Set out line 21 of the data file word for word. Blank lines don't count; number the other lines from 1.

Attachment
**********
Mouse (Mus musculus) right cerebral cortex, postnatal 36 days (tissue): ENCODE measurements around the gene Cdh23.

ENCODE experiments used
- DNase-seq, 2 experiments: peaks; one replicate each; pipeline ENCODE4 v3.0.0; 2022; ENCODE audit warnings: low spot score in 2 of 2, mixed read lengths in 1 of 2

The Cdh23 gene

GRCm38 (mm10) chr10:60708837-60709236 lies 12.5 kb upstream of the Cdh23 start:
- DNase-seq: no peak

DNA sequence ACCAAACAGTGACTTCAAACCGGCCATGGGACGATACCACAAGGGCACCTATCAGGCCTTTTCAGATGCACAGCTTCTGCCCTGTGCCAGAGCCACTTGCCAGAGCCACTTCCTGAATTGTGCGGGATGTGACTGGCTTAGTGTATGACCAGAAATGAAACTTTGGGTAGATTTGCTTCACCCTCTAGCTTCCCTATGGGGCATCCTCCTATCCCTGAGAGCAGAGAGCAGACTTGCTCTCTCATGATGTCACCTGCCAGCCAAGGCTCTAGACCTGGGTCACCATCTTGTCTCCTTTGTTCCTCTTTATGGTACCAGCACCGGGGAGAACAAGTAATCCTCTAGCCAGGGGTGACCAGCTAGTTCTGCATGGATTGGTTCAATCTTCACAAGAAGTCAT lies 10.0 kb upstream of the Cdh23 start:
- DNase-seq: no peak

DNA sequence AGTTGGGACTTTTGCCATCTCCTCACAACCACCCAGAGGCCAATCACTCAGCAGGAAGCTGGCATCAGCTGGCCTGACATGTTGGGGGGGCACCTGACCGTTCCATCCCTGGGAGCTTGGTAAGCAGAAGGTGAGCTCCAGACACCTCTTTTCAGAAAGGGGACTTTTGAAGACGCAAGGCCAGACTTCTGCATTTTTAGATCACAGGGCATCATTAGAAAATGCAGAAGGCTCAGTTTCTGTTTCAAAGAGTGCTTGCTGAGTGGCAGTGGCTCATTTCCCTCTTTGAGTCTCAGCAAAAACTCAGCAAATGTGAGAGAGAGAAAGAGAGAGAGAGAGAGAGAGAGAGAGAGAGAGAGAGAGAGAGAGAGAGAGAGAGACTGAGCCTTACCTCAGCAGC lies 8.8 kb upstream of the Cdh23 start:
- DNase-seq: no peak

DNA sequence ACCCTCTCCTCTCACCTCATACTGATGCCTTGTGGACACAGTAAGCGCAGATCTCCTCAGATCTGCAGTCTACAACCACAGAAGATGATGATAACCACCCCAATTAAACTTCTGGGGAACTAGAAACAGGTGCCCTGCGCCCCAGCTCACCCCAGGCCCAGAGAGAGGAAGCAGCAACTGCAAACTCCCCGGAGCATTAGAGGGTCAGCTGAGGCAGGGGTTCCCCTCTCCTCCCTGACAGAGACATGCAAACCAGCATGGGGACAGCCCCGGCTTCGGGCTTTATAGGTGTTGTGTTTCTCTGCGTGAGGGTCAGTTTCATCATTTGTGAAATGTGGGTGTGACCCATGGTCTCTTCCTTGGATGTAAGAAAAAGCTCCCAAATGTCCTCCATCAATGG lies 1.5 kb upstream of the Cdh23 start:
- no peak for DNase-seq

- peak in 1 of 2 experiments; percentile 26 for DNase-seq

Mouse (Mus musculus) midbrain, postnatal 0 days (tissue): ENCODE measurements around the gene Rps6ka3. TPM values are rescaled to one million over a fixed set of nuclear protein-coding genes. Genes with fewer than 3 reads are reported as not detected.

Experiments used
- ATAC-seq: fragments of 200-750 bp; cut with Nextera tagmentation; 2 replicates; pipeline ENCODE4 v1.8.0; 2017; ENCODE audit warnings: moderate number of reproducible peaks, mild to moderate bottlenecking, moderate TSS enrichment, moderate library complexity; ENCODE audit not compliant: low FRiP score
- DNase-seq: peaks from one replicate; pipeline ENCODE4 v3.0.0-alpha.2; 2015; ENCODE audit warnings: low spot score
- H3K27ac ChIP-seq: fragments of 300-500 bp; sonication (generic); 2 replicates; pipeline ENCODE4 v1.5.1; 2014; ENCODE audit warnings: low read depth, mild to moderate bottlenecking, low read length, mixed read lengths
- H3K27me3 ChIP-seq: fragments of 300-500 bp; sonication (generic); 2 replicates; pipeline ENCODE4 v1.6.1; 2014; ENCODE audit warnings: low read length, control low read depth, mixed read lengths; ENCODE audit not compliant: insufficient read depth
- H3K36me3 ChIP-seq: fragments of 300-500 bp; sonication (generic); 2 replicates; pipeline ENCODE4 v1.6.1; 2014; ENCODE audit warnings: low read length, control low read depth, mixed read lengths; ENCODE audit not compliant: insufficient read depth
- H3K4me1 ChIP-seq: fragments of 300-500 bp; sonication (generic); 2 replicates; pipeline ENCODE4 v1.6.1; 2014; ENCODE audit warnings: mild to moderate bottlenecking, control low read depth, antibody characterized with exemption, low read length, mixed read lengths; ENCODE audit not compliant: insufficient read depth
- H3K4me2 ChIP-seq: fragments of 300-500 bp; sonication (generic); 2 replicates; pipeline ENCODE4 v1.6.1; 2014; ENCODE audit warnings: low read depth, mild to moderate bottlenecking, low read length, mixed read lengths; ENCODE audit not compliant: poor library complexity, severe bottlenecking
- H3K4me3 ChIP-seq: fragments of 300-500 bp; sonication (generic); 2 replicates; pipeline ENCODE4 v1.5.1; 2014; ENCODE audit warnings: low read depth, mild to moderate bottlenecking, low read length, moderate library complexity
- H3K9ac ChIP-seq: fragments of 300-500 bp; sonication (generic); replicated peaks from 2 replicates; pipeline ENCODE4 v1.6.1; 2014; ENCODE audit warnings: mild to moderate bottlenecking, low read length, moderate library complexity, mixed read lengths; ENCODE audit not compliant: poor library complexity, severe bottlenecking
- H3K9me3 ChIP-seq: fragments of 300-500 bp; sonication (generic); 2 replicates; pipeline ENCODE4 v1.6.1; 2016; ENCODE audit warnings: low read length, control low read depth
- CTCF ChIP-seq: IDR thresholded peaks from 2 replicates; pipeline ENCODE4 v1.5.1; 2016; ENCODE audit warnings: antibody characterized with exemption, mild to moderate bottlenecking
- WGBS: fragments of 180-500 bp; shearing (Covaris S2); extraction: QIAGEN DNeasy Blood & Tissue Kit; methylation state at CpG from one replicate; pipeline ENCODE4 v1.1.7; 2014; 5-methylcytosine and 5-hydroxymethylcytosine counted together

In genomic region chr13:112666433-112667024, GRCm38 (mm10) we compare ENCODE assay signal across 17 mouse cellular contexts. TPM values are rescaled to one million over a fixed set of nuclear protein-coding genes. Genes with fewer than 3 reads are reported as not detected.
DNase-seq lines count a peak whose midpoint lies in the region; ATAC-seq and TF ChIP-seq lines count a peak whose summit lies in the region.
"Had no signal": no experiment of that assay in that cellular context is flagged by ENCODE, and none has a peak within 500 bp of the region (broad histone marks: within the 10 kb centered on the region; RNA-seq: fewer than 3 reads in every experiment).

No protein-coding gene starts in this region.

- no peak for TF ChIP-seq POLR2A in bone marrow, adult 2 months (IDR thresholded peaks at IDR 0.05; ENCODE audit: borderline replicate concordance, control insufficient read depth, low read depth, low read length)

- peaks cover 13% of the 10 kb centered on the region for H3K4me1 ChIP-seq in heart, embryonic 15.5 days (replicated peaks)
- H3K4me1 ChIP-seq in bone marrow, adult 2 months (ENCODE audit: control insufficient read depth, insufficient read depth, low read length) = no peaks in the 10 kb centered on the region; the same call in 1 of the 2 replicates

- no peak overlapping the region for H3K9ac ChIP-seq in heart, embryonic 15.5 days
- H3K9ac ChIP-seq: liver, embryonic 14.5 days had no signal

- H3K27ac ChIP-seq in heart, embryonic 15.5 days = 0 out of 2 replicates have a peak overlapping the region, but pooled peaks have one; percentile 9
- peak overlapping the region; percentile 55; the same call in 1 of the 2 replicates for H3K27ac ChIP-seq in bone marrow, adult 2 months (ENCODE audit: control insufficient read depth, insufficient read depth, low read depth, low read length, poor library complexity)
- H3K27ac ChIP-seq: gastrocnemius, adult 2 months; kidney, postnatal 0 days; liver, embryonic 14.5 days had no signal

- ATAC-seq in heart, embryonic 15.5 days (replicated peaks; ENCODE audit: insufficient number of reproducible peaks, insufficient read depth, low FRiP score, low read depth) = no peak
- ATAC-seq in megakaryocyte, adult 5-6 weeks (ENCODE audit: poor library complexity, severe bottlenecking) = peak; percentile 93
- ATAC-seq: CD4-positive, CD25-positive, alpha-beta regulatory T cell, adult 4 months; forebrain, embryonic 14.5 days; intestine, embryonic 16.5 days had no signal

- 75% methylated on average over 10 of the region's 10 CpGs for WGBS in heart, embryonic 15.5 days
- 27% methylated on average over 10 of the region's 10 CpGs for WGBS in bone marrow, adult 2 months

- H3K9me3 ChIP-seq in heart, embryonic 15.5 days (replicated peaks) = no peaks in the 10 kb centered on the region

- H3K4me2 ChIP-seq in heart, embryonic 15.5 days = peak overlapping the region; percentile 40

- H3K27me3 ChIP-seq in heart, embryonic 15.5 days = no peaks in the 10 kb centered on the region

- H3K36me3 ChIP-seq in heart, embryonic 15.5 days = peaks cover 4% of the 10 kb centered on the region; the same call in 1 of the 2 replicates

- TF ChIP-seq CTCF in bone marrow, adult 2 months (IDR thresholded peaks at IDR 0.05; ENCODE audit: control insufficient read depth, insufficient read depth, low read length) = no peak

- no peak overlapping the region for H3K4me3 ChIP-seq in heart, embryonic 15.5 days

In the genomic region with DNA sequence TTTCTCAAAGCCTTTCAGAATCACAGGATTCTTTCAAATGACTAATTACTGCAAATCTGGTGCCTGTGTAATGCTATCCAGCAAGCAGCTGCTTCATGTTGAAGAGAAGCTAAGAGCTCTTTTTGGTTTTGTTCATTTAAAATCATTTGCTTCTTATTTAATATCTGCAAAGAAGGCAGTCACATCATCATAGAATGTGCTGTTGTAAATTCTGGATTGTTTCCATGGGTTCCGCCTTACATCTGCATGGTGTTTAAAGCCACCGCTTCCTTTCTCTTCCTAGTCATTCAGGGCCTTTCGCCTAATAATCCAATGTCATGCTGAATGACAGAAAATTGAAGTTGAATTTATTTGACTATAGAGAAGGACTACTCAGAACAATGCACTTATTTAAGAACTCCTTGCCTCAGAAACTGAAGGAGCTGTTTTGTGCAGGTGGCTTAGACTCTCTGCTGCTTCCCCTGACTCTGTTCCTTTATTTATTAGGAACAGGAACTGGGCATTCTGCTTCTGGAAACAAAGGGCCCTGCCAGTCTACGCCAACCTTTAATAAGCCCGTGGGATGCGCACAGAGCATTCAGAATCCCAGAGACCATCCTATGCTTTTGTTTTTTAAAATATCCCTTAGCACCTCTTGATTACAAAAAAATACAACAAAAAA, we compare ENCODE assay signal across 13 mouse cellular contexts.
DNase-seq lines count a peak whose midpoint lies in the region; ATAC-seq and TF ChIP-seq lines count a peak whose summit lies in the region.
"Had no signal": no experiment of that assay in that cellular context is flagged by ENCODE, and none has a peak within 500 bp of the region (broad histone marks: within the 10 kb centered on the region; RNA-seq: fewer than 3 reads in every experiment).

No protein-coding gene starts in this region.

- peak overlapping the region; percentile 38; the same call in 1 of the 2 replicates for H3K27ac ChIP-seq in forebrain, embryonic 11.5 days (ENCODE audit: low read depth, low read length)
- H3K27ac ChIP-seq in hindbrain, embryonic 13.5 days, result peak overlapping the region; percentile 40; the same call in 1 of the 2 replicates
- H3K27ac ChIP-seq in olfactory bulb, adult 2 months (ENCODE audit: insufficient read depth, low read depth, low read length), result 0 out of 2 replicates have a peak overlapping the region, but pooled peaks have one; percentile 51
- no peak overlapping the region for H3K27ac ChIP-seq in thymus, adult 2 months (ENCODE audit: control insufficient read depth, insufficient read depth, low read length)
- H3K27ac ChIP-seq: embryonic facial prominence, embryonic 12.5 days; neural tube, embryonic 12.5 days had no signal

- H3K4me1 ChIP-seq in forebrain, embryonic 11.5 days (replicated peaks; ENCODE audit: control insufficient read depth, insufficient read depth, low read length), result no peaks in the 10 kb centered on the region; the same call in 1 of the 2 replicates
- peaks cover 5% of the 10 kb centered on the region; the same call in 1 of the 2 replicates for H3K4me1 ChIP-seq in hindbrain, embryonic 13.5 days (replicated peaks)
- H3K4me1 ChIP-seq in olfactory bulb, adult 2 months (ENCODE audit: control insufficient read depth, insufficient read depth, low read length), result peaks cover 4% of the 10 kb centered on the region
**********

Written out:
- H3K4me1 ChIP-seq: fragments of 300-500 bp; sonication (generic); 2 replicates; pipeline ENCODE4 v1.6.1; 2014; ENCODE audit warnings: mild to moderate bottlenecking, control low read depth, antibody characterized with exemption, low read length, mixed read lengths; ENCODE audit not compliant: insufficient read depth